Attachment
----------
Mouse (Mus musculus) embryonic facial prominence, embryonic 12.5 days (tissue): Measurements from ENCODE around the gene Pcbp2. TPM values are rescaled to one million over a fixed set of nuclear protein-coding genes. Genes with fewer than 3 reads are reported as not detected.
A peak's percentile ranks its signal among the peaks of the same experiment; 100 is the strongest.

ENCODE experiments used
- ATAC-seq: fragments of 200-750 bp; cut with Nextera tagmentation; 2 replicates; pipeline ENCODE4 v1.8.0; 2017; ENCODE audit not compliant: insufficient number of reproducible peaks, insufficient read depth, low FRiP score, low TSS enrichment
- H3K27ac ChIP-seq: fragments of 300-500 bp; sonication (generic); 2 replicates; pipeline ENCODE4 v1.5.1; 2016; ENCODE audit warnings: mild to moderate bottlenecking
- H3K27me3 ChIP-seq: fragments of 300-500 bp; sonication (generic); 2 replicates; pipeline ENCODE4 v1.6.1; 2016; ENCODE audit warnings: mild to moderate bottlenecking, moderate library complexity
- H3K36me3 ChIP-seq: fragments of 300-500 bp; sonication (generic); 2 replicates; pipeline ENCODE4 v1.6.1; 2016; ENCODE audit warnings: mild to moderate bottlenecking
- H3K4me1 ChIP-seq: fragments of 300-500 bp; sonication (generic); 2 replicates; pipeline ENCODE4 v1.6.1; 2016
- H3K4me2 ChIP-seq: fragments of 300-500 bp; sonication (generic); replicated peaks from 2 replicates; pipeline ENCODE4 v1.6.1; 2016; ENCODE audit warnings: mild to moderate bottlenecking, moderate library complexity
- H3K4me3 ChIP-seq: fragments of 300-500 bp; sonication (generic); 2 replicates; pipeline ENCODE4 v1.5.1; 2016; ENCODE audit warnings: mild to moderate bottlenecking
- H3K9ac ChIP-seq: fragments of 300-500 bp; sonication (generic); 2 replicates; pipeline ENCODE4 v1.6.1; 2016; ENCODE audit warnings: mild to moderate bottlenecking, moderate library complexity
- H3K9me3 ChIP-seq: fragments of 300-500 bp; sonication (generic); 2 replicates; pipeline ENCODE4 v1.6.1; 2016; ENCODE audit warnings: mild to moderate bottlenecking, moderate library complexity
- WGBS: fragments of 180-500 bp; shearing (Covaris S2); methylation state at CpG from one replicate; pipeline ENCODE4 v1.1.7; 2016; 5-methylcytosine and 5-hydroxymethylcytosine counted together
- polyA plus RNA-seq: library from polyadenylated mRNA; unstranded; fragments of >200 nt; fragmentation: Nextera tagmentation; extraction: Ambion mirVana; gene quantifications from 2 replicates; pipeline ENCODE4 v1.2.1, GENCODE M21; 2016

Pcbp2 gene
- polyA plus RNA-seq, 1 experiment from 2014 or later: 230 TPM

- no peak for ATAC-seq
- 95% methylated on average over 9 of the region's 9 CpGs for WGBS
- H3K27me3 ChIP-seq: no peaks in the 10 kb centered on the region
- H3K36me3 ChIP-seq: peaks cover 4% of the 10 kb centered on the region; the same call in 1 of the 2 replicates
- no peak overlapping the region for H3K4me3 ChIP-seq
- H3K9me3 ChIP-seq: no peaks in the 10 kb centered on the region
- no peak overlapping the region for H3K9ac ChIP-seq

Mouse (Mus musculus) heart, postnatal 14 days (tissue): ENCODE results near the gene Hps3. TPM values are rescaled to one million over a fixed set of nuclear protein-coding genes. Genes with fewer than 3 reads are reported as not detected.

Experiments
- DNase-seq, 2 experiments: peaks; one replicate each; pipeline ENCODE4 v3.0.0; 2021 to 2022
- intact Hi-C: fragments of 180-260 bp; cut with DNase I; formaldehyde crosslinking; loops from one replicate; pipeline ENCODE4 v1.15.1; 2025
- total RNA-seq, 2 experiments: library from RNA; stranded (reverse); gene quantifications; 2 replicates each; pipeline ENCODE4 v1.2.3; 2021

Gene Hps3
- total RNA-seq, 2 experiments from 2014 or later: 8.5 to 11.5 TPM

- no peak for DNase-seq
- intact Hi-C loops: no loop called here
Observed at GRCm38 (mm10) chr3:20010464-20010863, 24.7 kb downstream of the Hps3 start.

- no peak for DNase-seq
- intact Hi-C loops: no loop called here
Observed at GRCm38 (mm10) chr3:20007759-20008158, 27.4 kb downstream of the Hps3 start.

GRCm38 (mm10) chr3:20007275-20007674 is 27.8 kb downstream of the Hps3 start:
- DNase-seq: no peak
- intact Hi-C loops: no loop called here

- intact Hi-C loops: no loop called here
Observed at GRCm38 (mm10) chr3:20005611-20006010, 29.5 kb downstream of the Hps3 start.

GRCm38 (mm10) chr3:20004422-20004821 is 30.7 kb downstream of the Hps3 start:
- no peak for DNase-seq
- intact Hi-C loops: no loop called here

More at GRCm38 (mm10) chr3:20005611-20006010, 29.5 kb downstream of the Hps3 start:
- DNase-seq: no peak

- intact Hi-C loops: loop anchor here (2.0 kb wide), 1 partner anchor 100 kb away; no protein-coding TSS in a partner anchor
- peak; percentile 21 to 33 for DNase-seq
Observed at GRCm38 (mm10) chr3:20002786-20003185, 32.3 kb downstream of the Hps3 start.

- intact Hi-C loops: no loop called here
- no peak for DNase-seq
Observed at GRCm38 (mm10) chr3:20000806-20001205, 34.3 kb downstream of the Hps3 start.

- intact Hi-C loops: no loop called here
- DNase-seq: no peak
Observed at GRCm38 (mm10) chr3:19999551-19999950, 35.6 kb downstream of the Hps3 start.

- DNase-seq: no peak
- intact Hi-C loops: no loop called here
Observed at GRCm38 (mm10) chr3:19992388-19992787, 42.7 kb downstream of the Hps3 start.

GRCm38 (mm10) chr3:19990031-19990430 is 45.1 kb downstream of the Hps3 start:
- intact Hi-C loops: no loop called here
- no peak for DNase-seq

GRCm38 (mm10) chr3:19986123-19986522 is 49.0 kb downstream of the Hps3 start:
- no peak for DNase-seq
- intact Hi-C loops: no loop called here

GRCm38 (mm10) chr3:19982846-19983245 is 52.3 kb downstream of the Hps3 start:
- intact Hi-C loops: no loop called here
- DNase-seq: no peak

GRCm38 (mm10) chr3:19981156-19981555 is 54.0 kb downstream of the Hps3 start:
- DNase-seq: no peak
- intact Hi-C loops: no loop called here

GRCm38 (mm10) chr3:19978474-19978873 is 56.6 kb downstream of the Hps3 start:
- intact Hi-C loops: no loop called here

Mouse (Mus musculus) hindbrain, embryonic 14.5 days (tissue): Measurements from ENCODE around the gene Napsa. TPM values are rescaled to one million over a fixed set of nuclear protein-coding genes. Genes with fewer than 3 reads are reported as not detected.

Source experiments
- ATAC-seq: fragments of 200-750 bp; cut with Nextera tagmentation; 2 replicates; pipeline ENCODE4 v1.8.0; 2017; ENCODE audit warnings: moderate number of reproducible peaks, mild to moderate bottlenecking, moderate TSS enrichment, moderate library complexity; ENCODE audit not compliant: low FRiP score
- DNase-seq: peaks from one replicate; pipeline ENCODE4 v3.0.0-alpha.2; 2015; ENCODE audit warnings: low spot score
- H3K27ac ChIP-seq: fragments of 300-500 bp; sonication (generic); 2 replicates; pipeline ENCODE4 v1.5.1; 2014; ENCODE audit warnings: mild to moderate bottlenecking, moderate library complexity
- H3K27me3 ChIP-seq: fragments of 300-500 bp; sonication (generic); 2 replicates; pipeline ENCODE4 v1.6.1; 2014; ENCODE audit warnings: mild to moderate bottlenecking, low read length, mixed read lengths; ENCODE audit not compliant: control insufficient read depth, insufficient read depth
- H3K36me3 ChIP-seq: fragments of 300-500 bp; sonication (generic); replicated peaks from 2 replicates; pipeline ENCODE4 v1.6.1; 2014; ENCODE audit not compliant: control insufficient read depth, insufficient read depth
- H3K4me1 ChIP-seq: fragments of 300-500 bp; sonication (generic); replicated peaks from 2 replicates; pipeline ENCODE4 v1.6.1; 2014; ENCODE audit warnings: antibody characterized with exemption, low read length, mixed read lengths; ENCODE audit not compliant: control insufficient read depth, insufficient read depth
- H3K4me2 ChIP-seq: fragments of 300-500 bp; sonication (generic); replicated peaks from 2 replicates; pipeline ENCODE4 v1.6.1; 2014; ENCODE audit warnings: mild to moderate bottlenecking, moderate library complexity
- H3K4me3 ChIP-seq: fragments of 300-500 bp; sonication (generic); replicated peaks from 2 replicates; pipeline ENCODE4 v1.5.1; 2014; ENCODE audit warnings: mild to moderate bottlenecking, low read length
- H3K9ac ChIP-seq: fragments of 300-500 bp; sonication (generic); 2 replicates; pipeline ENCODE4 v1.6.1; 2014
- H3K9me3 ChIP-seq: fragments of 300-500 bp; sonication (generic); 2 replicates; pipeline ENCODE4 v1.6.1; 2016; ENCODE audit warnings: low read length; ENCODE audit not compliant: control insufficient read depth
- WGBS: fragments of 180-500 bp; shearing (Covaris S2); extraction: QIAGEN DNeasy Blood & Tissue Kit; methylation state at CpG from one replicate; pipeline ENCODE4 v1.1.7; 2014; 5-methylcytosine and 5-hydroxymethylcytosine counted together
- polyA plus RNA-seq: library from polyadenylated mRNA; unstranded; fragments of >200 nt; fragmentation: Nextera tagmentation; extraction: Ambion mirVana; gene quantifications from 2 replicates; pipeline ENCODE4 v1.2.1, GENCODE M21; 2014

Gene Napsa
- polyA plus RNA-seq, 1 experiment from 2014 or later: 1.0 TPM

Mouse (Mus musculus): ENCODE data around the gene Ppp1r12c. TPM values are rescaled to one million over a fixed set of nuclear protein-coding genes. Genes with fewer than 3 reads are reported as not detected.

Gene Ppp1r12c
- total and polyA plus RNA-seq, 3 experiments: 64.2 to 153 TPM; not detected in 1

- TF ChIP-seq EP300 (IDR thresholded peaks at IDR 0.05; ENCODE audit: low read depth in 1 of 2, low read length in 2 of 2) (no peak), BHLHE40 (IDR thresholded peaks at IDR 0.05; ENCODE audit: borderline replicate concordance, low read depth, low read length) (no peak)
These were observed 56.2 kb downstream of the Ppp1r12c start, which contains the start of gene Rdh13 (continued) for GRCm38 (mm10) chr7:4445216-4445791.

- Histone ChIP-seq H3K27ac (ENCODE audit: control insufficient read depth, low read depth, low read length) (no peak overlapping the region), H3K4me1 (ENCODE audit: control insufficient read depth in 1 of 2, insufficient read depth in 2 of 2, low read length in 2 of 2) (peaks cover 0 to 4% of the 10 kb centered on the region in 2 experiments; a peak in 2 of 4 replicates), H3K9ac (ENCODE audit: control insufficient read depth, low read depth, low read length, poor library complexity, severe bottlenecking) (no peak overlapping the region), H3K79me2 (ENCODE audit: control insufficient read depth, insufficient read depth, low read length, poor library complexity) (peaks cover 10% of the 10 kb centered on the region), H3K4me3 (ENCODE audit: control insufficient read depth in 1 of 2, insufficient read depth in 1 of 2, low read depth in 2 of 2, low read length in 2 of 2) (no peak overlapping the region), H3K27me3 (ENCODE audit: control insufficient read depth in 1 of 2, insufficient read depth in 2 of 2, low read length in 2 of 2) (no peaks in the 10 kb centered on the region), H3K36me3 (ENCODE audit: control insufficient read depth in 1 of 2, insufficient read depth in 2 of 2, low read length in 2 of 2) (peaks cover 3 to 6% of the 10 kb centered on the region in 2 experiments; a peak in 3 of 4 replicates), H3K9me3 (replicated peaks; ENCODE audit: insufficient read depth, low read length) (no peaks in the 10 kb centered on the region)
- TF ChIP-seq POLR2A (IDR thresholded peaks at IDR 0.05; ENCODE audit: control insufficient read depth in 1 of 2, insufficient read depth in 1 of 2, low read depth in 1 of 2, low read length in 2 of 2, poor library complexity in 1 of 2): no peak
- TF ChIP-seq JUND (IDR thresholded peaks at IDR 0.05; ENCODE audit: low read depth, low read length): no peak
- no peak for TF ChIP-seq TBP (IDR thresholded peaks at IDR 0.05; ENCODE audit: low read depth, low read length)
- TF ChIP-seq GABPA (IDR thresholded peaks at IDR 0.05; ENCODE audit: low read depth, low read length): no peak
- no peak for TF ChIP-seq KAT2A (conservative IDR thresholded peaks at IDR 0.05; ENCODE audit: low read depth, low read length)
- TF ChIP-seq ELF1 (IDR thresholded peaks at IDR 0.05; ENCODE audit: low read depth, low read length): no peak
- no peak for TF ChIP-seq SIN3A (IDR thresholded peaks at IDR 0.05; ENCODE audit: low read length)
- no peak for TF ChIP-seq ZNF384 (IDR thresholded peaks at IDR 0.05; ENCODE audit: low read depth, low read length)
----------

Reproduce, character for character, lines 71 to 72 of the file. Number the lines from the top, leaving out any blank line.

GRCm38 (mm10) chr3:19978474-19978873 is 56.6 kb downstream of the Hps3 start:
- intact Hi-C loops: no loop called here